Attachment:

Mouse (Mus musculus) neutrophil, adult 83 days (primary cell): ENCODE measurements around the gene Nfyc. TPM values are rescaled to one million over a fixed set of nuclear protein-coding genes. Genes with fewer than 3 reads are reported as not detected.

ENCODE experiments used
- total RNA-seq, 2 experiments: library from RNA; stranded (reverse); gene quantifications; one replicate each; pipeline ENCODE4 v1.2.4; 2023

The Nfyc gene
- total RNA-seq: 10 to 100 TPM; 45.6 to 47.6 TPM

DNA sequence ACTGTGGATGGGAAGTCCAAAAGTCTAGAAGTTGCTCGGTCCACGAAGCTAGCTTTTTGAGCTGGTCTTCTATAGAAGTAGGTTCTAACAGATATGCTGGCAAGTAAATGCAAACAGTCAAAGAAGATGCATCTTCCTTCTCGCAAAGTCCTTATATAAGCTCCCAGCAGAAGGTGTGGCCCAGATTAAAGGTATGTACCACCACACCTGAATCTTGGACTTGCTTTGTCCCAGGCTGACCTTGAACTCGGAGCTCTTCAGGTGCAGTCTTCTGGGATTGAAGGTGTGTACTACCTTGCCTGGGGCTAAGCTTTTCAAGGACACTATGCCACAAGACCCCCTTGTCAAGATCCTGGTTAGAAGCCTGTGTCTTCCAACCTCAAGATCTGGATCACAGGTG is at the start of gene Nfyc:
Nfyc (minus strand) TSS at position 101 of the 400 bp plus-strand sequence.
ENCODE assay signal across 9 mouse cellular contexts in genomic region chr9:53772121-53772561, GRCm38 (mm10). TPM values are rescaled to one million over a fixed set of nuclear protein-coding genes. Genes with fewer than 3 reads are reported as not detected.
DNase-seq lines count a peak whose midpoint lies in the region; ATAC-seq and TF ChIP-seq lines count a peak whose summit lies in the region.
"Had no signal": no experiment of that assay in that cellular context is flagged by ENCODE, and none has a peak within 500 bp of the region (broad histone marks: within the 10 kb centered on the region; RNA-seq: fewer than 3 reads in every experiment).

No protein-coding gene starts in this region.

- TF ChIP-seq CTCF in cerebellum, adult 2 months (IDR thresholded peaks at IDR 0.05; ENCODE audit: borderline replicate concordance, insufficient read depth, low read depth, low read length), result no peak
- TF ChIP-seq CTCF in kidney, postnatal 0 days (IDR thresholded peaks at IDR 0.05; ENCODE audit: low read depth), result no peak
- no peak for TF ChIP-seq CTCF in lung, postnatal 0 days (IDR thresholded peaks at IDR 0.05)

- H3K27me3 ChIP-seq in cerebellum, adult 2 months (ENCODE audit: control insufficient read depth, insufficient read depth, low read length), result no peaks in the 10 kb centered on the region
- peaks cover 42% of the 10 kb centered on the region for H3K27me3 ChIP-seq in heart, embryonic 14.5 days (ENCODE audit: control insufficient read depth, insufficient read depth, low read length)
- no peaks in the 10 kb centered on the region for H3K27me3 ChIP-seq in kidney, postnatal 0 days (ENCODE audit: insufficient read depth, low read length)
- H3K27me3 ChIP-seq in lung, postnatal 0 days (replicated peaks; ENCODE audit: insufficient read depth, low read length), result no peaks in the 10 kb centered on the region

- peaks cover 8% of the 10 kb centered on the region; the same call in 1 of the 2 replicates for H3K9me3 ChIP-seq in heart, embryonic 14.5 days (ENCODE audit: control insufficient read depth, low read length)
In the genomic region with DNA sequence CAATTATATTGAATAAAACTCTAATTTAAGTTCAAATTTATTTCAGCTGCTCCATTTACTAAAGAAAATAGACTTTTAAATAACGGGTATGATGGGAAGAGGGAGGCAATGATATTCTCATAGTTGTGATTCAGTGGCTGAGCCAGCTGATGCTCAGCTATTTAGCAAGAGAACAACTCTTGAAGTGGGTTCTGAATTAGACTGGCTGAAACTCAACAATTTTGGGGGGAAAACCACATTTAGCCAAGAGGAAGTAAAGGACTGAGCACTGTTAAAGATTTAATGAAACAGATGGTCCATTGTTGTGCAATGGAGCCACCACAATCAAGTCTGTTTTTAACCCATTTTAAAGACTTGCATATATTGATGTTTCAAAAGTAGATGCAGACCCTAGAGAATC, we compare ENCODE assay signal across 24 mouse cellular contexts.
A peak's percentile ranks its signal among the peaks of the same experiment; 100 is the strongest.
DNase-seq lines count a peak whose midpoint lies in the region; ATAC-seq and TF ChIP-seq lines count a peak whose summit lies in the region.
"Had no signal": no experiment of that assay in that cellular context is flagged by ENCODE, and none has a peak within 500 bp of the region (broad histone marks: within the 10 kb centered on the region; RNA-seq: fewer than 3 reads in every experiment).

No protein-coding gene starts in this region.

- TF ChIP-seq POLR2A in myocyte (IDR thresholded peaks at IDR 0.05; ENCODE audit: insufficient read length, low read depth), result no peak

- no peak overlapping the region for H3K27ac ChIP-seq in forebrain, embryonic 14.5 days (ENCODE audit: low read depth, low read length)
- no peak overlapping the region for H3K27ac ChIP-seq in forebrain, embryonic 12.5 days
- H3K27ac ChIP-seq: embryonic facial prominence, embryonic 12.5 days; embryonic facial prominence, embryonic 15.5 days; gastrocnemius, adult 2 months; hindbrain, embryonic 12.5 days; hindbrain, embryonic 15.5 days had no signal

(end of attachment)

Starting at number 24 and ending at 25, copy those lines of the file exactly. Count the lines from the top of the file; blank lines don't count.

No protein-coding gene starts in this region.

- TF ChIP-seq POLR2A in myocyte (IDR thresholded peaks at IDR 0.05; ENCODE audit: insufficient read length, low read depth), result no peak